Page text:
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Genetic Screening Options

Prenatal and Preconception Screening, Testing, and Counseling

Whether before or after conception, we offer options for screening and testing that can help in preparing for a healthy baby. Your decisions about screening and testing options are very personal ones. This document gives some basics, however your provider will also refer you for a genetic consultation. The genetic counselor will review your personal and family history and provide you with more detailed information about your screening and testing choices.

Genetic Carrier Screening involves a blood sample and can be performed prior to or during a pregnancy. It can identify those at increased risk of having a child with certain genetic conditions. Screening most often includes common disorders such as Cystic Fibrosis, Spinal Muscular Atrophy and Sickle Cell Anemia. Doing the screening before or early in pregnancy can increase your options. Expanded carrier screening panels are also available. Please speak with your provider for more information or review our Genetic Carrier Screening fact sheet.

Genetic Counseling is a routine part of the prenatal screening process for all pregnant people. It is an in person or telehealth visit, in which the genetic counselor will discuss your screening and testing options and work with you to arrange the tests you choose. This will include a discussion of risks and options for those who will be over 35 years at the time of delivery. They will also communicate results to you when completed. If results raise concerns, they will explain them and help you pursue additional screening or testing, if desired, or arrange consultations and referrals when appropriate.

Genetic counseling appointments can also be scheduled for a variety of other reasons. This includes pregnancies in which ultrasound findings have raised concern, or families who have a child or other close relative with a birth defect, physical or cognitive disabilities, or genetic disorder. Genetic counseling is also available for carriers for a genetic condition, such as Tay-Sachs, Sickle Cell Anemia, Spinal Muscular Atrophy or Cystic Fibrosis. Pregnant people who have been exposed to agents, such as medications, that may be harmful to the baby may seek genetic counseling.

Prenatal Screening includes options that can identify whether your baby is more or less likely to have certain conditions. A genetic counseling visit is typically scheduled in combination with these screens. Prenatal screening is non-invasive, uses a blood sample and ultrasound, and can start in the early stages of your pregnancy through the second trimester. Screening can't make a definitive diagnosis but will find most pregnancies with a higher risk. They carry no risk to the baby and are most often reassuring. If results indicate an increased risk for a condition, your genetic counselor or health care provider will discuss them with you, offer further testing and make a plan for further care.

Screening Options


  • First Trimester Screen
    • A blood sample is obtained by a finger stick combined with ultrasound to estimate the risk of Down syndrome, trisomy 13 and trisomy 18
    • This screening is done between 11 weeks and 13 weeks, 6 days
    • Results are typically available in about 5 days
  • Cell free DNA Screening: cfDNA or Noninvasive Prenatal Testing (NIPT)
    • A blood draw used to assess the risk of Down syndrome, trisomy 18, trisomy 13, and sex chromosome abnormalities
    • This is more commonly used for those at increased risk for having a baby with birth defects. These risks include advanced maternal age, history of chromosomal abnormalities, or previous abnormal screening results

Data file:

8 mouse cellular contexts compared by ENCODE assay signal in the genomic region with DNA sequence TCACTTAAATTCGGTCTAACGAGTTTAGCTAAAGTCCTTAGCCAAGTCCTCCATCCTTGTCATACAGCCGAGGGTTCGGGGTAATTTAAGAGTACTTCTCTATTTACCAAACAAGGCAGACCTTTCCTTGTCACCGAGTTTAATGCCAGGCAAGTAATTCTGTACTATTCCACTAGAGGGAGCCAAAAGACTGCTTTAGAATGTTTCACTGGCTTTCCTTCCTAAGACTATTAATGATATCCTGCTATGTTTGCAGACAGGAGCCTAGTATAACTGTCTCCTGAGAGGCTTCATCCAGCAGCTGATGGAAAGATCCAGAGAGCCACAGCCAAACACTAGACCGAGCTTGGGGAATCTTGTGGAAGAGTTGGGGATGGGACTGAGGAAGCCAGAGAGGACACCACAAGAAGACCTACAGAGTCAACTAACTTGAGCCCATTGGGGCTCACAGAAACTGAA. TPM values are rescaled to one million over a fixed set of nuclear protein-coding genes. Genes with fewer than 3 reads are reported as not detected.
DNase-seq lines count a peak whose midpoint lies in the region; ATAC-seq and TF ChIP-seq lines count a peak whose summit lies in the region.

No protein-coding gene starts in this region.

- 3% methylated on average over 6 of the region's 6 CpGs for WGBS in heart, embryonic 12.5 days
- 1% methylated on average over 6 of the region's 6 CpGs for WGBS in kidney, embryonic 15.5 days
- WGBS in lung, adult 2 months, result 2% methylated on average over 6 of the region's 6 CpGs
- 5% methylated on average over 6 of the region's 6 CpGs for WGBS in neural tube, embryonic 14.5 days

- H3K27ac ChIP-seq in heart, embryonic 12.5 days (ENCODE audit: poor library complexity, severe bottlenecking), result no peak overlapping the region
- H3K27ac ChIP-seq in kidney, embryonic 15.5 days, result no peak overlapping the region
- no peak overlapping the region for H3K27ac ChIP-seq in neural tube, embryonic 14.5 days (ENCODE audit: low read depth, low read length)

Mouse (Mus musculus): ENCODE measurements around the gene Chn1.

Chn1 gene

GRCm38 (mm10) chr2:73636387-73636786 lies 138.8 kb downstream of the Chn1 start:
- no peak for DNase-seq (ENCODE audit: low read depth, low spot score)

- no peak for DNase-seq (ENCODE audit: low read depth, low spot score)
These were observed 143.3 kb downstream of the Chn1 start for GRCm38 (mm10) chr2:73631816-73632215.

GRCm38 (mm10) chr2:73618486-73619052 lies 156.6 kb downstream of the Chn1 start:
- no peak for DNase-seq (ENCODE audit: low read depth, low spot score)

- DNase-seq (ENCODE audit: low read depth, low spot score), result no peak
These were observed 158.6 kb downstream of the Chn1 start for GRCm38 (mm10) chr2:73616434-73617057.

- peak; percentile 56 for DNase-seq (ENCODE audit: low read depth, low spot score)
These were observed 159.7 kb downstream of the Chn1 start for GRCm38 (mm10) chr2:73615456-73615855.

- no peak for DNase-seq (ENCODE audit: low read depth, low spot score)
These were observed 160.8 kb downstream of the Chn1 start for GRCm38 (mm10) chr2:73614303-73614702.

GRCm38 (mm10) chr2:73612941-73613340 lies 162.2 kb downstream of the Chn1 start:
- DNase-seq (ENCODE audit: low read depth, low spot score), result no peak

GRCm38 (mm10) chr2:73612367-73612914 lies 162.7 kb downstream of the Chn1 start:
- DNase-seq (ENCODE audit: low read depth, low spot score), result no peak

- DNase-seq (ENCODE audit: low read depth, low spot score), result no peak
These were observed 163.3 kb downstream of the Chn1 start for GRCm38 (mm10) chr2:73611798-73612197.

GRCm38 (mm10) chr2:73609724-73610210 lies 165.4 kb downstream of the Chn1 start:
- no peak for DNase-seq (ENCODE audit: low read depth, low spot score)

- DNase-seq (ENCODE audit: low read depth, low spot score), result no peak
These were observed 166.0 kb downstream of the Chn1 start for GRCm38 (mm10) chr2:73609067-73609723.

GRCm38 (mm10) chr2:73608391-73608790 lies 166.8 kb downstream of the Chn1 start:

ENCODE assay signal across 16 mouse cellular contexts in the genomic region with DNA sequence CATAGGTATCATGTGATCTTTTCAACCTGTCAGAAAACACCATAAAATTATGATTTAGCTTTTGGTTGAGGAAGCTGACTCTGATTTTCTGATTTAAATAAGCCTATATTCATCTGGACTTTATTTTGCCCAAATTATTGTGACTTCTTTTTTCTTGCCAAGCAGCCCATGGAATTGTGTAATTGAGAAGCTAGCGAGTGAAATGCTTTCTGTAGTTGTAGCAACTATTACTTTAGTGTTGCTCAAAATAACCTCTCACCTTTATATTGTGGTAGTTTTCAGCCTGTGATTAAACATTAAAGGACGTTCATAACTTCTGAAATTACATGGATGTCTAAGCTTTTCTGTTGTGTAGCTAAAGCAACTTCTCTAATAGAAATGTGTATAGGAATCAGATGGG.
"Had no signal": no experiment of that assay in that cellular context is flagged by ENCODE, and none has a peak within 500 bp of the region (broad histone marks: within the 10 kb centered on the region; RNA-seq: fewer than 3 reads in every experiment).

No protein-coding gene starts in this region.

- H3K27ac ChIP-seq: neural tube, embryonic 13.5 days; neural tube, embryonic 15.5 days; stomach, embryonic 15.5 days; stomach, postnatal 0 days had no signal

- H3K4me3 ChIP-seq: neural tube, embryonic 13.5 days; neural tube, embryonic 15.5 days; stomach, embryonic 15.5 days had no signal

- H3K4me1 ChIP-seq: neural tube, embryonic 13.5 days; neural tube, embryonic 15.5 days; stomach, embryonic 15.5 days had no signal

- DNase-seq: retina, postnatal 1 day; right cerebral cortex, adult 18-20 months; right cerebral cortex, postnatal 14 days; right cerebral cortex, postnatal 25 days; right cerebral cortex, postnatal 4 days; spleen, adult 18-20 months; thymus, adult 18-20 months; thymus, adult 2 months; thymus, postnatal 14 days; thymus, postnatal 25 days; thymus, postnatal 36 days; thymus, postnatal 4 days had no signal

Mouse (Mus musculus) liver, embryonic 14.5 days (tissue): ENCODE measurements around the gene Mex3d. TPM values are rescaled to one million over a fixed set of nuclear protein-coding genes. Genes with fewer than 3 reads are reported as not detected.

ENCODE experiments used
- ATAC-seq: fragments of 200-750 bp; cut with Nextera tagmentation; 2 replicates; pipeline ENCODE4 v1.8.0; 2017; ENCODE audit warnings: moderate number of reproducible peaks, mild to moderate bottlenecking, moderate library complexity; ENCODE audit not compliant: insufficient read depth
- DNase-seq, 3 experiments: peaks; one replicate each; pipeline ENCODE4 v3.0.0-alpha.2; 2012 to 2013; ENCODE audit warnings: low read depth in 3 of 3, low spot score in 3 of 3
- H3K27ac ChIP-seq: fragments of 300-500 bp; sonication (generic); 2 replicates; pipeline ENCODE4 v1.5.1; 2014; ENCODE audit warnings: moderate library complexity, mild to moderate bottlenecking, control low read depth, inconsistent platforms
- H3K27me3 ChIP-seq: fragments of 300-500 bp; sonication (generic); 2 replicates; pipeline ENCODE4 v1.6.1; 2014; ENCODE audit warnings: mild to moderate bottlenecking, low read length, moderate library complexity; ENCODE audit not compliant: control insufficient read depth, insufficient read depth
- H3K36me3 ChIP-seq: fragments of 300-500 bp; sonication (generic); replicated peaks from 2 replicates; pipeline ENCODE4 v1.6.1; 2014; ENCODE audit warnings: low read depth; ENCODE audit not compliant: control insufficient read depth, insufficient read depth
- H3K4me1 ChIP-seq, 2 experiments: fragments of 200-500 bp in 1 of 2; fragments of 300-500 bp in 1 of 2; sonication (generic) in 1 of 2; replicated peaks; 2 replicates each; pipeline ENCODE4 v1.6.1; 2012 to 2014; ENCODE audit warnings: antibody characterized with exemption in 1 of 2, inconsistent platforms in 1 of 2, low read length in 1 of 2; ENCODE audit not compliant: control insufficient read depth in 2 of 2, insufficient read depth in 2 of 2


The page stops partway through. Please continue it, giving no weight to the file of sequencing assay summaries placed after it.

• It can be considered by a patient with a low risk pregnancy, however may not be covered by insurance
    • The test can be done after 10 weeks of pregnancy
    • Results are usually available in about 7 days


  • Maternal Serum Alpha-Fetoprotein (MSAFP)
    • MSAFP is a blood draw to screen for open neural tube defects such as spina bifida and other more rare conditions
    • Typically the MSFAP is done between weeks 15 and 24 of pregnancy
  • Tetra Screen (Includes MSAFP Screen)
    • Uses a blood sample to estimate the risk of Down syndrome and trisomy 18
    • This would routinely be offered to those who have not had a first trimester screen
    • Typically this screening is done between weeks 15 and 20 of pregnancy
    • Results are usually available in about 7 days
  • Ultrasound or Sonogram
    • Uses sound waves to create computer images that can evaluate the growth and development of the baby
    • An anatomy ultrasound is routinely performed at approximately 20 weeks of pregnancy
    • Any differences or abnormalities that are found are discussed with a Maternal Fetal Medicine physician after the ultrasound. Our physician will explain the finding and discuss options for further screening, prenatal diagnosis, or special care. They may offer a visit with the genetic counselor for additional information and support.

Prenatal Diagnostic Options

Diagnostic testing is most often offered to patients who will be over 35 years at delivery, who have a positive screening results, or who have a child or other family member with a birth defect or genetic condition. Genetic counseling is provided to review these tests if they are being considered. These tests provide definitive answers about chromosome abnormalities and certain genetic disorders. Both tests obtain cells from the pregnancy without touching the baby, but each carry a small risk for complications. They are usually considered to be uncomfortable, not painful, and are short procedures. Other specialized tests can be added and will be discussed as an option with either procedure.


  • In CVS testing, a small sample of cells is taken from the placenta, either with a vaginal or abdominal approach, under ultrasound guidance
  • The CVS is typically performed between 11 and 14 weeks of pregnancy
  • The risk for a complication that may lead to miscarriage is less than 1 in 500 (less than 0.2 of 1%)